Copenhagen’s harbour-side statue of Hans Christian Andersen’s Little Mermaid has been vandalised.
Images show that the fairytale character has been spray-painted with signs equating a ‘Z’ with a swastika.
The letter Z sprayed on Russian tanks and worn on clothes is generally understood to display support for Russia's invasion of Ukraine. The symbol is now used by Russian state media and in advertisements.
Similar signs have also been daubed on the walls of a Russian Orthodox church in Copenhagen. The Aleksander Nevskij Church does not belong to the Russian Orthodox Patriarchy in Moscow and has in fact organised a collection of funds to help refugees in Ukraine.
No comment has yet been made by Copenhagen officials.
Is this the first time the statue has been vandalised?
The Little Mermaid statue has long been a must-visit site for visitors to Copenhagen, even before Instagram.
Commissioned in 1909 the statue was made by sculptor Edvard Eriksen and was presented to the city four years later. The character rested peacefully on her rock-like plinth through two World Wars until 1964.
In the traditional tale the Little Mermaid trades in her mermaid’s tail for a pair of legs but in that particular year someone (who has never been identified) beheaded her with a hacksaw.
She was restored only to lose an arm two decades later to a pair of drunks in a late-night escapade.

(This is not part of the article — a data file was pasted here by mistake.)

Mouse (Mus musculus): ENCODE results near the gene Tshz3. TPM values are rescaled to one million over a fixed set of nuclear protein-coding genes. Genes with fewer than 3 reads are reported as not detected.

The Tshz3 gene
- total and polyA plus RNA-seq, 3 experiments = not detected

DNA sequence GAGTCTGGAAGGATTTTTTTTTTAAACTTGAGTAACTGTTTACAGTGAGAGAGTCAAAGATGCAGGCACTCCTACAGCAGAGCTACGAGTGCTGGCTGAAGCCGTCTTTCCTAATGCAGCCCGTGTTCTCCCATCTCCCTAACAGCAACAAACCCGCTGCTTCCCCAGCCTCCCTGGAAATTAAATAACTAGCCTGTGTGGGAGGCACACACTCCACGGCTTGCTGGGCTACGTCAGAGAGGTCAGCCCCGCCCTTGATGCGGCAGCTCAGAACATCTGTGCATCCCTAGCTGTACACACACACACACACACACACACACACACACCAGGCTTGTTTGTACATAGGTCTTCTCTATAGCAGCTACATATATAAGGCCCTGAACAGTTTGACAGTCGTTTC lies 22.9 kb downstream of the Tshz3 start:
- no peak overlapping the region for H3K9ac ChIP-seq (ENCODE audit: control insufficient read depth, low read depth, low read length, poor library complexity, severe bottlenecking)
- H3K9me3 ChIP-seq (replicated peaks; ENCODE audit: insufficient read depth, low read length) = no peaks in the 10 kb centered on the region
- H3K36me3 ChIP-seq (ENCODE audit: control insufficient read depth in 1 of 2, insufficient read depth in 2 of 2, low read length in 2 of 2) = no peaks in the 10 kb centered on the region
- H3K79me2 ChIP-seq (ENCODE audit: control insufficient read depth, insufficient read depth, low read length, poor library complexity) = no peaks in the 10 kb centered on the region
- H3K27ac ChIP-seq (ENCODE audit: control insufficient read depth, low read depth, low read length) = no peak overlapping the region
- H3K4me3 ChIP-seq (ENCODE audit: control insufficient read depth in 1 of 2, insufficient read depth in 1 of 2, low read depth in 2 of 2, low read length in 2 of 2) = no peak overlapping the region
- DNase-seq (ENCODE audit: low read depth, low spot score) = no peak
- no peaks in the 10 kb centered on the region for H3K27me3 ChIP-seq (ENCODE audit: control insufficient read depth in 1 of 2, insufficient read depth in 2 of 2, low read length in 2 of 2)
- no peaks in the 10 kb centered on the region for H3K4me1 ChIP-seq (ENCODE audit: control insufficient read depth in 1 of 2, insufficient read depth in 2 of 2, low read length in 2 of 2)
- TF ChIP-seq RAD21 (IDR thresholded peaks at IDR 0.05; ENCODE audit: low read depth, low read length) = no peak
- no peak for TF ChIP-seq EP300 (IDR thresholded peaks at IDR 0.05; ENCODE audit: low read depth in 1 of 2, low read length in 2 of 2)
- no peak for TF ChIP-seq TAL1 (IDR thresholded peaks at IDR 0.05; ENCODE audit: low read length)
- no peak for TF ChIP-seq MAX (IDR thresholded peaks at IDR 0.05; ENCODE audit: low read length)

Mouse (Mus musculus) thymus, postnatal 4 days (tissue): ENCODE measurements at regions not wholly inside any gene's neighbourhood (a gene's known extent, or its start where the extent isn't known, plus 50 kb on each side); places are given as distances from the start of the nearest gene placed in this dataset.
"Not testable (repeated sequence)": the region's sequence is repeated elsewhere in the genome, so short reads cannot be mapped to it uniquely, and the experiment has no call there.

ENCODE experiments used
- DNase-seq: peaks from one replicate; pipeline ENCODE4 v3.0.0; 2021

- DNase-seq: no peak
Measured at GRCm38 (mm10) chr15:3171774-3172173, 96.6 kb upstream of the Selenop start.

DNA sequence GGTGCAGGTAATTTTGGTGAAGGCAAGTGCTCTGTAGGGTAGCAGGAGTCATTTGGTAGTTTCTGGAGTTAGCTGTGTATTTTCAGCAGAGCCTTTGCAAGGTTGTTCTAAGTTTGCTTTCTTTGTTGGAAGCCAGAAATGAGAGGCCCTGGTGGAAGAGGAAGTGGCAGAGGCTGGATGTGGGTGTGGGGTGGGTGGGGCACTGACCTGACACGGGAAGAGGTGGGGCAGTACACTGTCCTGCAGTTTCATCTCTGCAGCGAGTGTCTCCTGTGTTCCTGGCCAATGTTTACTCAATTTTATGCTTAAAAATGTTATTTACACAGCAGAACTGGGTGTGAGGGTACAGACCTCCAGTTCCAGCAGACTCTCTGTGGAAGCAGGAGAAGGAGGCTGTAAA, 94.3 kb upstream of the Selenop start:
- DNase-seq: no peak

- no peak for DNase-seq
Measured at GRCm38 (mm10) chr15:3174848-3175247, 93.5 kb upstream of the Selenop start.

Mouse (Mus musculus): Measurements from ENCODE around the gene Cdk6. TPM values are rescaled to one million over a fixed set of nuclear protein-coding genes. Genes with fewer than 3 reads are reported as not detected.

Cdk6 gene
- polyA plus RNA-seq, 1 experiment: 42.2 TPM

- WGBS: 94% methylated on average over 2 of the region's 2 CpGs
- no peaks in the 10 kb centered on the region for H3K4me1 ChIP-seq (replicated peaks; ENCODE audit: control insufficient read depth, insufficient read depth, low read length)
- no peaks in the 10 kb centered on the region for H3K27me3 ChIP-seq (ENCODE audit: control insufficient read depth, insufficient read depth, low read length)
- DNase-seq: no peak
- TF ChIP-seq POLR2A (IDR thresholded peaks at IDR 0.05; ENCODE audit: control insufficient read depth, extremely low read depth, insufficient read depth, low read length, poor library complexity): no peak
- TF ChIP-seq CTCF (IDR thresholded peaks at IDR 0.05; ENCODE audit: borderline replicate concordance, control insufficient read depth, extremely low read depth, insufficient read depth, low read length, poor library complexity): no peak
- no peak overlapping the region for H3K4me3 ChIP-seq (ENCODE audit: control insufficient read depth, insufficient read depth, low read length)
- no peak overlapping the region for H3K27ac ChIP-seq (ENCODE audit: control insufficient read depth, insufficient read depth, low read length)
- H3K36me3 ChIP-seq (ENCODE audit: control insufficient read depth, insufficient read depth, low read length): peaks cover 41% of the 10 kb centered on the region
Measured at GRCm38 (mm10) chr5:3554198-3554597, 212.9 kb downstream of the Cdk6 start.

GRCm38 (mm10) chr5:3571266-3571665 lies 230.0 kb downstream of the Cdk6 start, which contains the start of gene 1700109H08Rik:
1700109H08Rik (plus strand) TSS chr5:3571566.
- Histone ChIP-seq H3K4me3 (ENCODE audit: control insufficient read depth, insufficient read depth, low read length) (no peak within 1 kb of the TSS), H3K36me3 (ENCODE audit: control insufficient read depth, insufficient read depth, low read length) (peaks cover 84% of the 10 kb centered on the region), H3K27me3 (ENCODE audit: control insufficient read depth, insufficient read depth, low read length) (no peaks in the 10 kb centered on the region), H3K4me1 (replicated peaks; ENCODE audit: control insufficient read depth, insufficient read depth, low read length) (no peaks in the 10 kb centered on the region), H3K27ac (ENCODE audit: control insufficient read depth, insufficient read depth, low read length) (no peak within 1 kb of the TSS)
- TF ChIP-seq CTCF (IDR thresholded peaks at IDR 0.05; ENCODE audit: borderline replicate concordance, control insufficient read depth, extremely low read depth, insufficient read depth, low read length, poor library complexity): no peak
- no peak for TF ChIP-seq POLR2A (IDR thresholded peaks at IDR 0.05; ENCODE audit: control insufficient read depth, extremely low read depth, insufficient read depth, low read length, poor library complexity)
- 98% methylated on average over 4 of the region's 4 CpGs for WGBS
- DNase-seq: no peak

Further attempts were made to decapitate the mermaid, but not until 1998 was anyone successful and in true Scandi-noir fashion a murder squad were put on the case to find the culprits.
Unfortunately, this series had an unsatisfying finale and, despite a confession by a group of radical feminists claiming it was a protest again sexualisation of women, no one was ever brought to justice.
The Little Mermaid; an unlikely icon of political protest?
Despite the refusal of the Danish police to believe the radical feminists, the Little Mermaid statue has been a site of many political protests of varying stripes.
In 2003 - in what was believed to be a protest against the Iraq war - the statue was removed from her plinth and onlookers found her floating in the harbour. Just a few years later a Burqa was placed on her in what was interpreted as a protest against Turkey joining the EU.
In 2017 the Little Mermaid was covered in blue and white paint in a protest against whaling, and in January 2020 ‘Free Hong Kong’ was scrawled across the statue.
It may be that this latest defacement is just one in a long line of political statements that the mermaid has attracted, and it’s difficult to think that Hans Christian Andersen saw this coming when he was penning children’s stories.